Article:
Smoothness and absence of ripple are crucial for the printing of elaborate color images on reusable plastic-type material cups available at fast-food chains. The colour image comprises of an incredible number of tiny ink spots of many shades and shades. The entire cup is printed in one complete (unlike regular color separation where each color is usually imprinted separately). The gearheads must work easily enough to synchronize ink blankets, printing plates, and cup rollers without introducing any ripple or inaccuracies that may smudge the image. In cases like this, the hybrid gearhead decreases motor shaft runout error, which reduces roughness.
At times a motor’s capability may be limited to the point where it needs gearing. As servo producers develop better motors that can muscle applications through more complicated moves and produce higher torques and speeds, these motors require gearheads equal to the task.
Interestingly, only about a third of the motion control systems in service use gearing at all. There are, of course, good reasons to do therefore. Utilizing a gearhead with a servo electric motor or using a gearmotor can enable the use of a smaller motor, thereby reducing the system size and price. There are three major advantages of choosing gears, each which can enable the use of smaller sized motors and drives and for that reason lower total system price:
Torque multiplication. The gears and quantity of teeth on each gear develop a ratio. If a engine can generate 100 in-pounds of torque, and a 5:1 ratio gear head is attached to its output, the resulting torque will become close to 500 in-lbs.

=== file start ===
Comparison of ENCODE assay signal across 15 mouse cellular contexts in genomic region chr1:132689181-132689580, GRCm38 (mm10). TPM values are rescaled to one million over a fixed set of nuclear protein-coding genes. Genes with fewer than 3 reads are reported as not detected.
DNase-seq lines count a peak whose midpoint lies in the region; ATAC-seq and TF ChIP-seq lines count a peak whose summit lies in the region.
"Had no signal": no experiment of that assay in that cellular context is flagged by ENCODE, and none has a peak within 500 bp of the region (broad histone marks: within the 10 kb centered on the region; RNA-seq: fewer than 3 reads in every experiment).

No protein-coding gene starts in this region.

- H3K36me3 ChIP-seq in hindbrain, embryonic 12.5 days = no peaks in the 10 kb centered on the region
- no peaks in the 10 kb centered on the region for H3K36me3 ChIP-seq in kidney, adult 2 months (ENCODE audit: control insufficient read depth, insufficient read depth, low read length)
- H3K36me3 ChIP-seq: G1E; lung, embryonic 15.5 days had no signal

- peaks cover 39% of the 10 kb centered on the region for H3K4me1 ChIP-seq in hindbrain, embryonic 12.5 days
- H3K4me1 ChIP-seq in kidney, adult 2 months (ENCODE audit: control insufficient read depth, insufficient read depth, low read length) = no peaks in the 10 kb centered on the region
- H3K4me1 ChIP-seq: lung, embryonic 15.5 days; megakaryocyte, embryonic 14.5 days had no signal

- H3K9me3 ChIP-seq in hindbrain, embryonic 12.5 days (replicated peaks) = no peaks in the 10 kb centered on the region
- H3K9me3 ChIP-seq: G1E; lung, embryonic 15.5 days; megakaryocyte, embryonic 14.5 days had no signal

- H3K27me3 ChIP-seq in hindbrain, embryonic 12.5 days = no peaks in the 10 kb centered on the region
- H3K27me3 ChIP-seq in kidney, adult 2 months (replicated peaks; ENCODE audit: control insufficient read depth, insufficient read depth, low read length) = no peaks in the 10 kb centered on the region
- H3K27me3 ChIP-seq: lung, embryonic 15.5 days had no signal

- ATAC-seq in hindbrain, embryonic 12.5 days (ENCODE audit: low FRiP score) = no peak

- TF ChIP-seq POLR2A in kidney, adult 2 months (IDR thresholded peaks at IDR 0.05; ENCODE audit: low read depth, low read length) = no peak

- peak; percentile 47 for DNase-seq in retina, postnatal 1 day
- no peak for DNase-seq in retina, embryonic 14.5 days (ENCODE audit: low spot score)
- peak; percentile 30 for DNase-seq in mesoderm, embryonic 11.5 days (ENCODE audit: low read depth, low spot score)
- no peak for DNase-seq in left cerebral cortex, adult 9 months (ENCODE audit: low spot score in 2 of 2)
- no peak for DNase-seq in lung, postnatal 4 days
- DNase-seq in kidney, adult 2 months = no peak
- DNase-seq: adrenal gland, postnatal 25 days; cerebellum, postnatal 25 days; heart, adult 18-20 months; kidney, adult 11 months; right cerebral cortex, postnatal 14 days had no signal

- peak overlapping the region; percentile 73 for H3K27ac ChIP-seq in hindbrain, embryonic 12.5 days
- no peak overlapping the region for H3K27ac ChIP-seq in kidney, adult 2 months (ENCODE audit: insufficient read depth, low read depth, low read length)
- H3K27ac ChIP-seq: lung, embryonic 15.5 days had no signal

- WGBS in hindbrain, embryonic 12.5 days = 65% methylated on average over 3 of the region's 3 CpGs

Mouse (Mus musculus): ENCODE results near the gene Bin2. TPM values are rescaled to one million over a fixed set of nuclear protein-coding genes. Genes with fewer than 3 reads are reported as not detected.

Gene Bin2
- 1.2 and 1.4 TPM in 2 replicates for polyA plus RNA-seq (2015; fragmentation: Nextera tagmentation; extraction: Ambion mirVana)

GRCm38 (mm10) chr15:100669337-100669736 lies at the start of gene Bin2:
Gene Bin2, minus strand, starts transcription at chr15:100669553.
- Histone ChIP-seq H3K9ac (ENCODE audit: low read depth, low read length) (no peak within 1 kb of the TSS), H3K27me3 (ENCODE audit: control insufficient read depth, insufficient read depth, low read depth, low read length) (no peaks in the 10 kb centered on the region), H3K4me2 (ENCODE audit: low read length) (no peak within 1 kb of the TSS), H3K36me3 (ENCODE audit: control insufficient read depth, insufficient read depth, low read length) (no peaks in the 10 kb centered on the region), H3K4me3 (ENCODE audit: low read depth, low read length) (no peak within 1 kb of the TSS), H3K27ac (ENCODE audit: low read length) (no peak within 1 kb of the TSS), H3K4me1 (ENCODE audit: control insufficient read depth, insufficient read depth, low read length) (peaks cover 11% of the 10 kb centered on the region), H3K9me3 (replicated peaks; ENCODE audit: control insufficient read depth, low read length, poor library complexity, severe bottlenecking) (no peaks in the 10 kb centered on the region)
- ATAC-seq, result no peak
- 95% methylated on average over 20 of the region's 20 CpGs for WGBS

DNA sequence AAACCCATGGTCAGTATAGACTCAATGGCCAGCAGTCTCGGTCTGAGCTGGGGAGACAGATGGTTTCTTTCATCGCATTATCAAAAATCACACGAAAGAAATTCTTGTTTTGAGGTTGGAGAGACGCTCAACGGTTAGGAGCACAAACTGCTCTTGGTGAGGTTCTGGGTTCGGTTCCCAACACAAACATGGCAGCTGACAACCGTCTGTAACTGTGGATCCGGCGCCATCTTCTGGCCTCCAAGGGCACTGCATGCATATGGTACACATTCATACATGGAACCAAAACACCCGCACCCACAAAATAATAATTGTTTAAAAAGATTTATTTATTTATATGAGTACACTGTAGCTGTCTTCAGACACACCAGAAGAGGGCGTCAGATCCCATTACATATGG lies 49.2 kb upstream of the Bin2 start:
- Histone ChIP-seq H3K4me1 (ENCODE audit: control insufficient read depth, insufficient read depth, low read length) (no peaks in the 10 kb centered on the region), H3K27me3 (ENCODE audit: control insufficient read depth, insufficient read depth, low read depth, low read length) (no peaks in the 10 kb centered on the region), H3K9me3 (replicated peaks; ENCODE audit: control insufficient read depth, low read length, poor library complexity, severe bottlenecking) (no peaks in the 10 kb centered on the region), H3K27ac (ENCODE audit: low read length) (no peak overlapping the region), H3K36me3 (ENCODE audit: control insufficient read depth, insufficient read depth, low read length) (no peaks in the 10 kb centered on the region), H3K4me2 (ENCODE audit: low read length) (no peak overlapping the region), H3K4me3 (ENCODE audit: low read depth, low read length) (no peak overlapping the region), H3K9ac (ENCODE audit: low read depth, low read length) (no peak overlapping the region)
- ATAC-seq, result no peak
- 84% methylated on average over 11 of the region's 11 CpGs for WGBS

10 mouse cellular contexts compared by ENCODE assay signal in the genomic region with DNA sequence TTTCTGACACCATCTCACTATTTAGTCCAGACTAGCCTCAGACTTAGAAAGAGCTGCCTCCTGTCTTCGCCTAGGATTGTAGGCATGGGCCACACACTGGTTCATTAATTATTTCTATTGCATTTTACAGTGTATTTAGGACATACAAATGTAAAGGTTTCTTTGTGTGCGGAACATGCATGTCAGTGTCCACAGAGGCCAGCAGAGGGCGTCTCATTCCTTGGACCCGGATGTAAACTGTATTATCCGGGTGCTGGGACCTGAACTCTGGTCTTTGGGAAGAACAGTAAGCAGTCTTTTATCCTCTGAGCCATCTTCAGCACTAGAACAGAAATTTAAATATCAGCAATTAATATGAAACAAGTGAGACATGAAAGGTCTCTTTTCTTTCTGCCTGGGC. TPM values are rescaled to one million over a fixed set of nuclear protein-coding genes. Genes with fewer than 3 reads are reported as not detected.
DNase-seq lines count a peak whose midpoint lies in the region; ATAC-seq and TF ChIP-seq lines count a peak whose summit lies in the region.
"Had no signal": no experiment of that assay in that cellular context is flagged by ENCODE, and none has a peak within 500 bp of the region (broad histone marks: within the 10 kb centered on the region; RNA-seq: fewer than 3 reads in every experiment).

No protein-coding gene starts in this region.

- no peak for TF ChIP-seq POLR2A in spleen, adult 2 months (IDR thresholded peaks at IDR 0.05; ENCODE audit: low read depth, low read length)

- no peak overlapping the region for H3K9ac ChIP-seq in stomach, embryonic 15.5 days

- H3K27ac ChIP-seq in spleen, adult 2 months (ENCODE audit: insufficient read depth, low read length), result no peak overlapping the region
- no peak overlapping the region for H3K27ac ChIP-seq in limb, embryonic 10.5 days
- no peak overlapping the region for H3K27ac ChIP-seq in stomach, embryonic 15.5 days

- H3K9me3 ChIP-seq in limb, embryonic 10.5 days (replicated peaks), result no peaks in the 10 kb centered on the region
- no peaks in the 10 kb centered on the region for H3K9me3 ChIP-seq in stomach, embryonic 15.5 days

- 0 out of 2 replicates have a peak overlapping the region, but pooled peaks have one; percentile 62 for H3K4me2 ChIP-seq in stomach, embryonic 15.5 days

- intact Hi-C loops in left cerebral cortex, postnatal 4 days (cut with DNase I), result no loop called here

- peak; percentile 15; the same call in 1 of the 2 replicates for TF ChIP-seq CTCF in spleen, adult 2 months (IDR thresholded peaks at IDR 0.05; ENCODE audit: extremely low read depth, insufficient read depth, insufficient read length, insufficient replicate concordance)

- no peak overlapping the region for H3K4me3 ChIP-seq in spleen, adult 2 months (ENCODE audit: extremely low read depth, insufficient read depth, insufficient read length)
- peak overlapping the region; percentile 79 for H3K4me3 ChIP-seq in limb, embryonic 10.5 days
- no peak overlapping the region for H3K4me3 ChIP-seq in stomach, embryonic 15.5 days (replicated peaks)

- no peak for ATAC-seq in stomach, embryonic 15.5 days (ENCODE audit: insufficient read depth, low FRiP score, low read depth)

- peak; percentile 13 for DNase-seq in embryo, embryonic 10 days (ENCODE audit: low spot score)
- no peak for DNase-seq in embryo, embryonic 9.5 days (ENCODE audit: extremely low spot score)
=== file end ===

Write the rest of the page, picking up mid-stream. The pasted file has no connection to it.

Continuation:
When a motor is working at 1,000 rpm and a 5:1 ratio gearhead is attached to it, the rate at the output will be 200 rpm. This speed reduction can improve system efficiency because many motors usually do not operate efficiently at very low rpm. For example, look at a stone-grinding servo motor gearbox mechanism that requires the motor to perform at 15 rpm. This slow velocity makes turning the grinding wheel difficult because the motor will cog. The variable level of resistance of the rock being ground also hinders its ease of turning. By adding a 100:1 gearhead and letting the electric motor run at 1,500 rpm, the motor and gear head provides smooth rotation as the gearhead output provides a more constant force using its output rotating at 15 rpm.
Inertia matching. Servo motors generate more torque in accordance with frame size because of lightweight components, dense copper windings, and high-energy magnets. The effect is better inertial mismatches between servo motors and the loads they are trying to control. The utilization of a gearhead to better match the inertia of the motor to the inertia of the load can enable the use of a smaller engine and outcomes in a far more responsive system that’s easier to tune.